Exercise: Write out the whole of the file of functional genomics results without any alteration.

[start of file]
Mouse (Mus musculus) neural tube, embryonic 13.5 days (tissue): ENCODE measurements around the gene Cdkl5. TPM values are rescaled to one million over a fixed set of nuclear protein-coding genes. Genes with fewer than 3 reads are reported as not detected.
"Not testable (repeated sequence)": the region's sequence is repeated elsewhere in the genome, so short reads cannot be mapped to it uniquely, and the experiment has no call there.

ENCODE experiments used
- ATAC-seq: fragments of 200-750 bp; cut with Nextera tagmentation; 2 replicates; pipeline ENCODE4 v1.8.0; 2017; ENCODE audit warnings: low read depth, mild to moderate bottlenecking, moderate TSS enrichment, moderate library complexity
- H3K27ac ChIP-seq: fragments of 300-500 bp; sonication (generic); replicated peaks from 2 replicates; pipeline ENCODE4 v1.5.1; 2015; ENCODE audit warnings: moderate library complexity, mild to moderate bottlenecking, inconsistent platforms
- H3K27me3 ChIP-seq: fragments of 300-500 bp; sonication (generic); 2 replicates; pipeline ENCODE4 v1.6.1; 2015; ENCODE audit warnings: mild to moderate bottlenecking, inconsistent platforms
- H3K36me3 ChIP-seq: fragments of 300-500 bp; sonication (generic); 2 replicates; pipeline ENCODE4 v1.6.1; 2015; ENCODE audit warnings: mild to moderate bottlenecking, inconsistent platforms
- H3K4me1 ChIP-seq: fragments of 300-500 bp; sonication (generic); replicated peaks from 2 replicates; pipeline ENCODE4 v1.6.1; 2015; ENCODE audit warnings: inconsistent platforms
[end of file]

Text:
Mouse (Mus musculus) neural tube, embryonic 13.5 days (tissue): ENCODE measurements around the gene Cdkl5. TPM values are rescaled to one million over a fixed set of nuclear protein-coding genes. Genes with fewer than 3 reads are reported as not detected.
"Not testable (repeated sequence)": the region's sequence is repeated elsewhere in the genome, so short reads cannot be mapped to it uniquely, and the experiment has no call there.

ENCODE experiments used
- ATAC-seq: fragments of 200-750 bp; cut with Nextera tagmentation; 2 replicates; pipeline ENCODE4 v1.8.0; 2017; ENCODE audit warnings: low read depth, mild to moderate bottlenecking, moderate TSS enrichment, moderate library complexity
- H3K27ac ChIP-seq: fragments of 300-500 bp; sonication (generic); replicated peaks from 2 replicates; pipeline ENCODE4 v1.5.1; 2015; ENCODE audit warnings: moderate library complexity, mild to moderate bottlenecking, inconsistent platforms
- H3K27me3 ChIP-seq: fragments of 300-500 bp; sonication (generic); 2 replicates; pipeline ENCODE4 v1.6.1; 2015; ENCODE audit warnings: mild to moderate bottlenecking, inconsistent platforms
- H3K36me3 ChIP-seq: fragments of 300-500 bp; sonication (generic); 2 replicates; pipeline ENCODE4 v1.6.1; 2015; ENCODE audit warnings: mild to moderate bottlenecking, inconsistent platforms
- H3K4me1 ChIP-seq: fragments of 300-500 bp; sonication (generic); replicated peaks from 2 replicates; pipeline ENCODE4 v1.6.1; 2015; ENCODE audit warnings: inconsistent platforms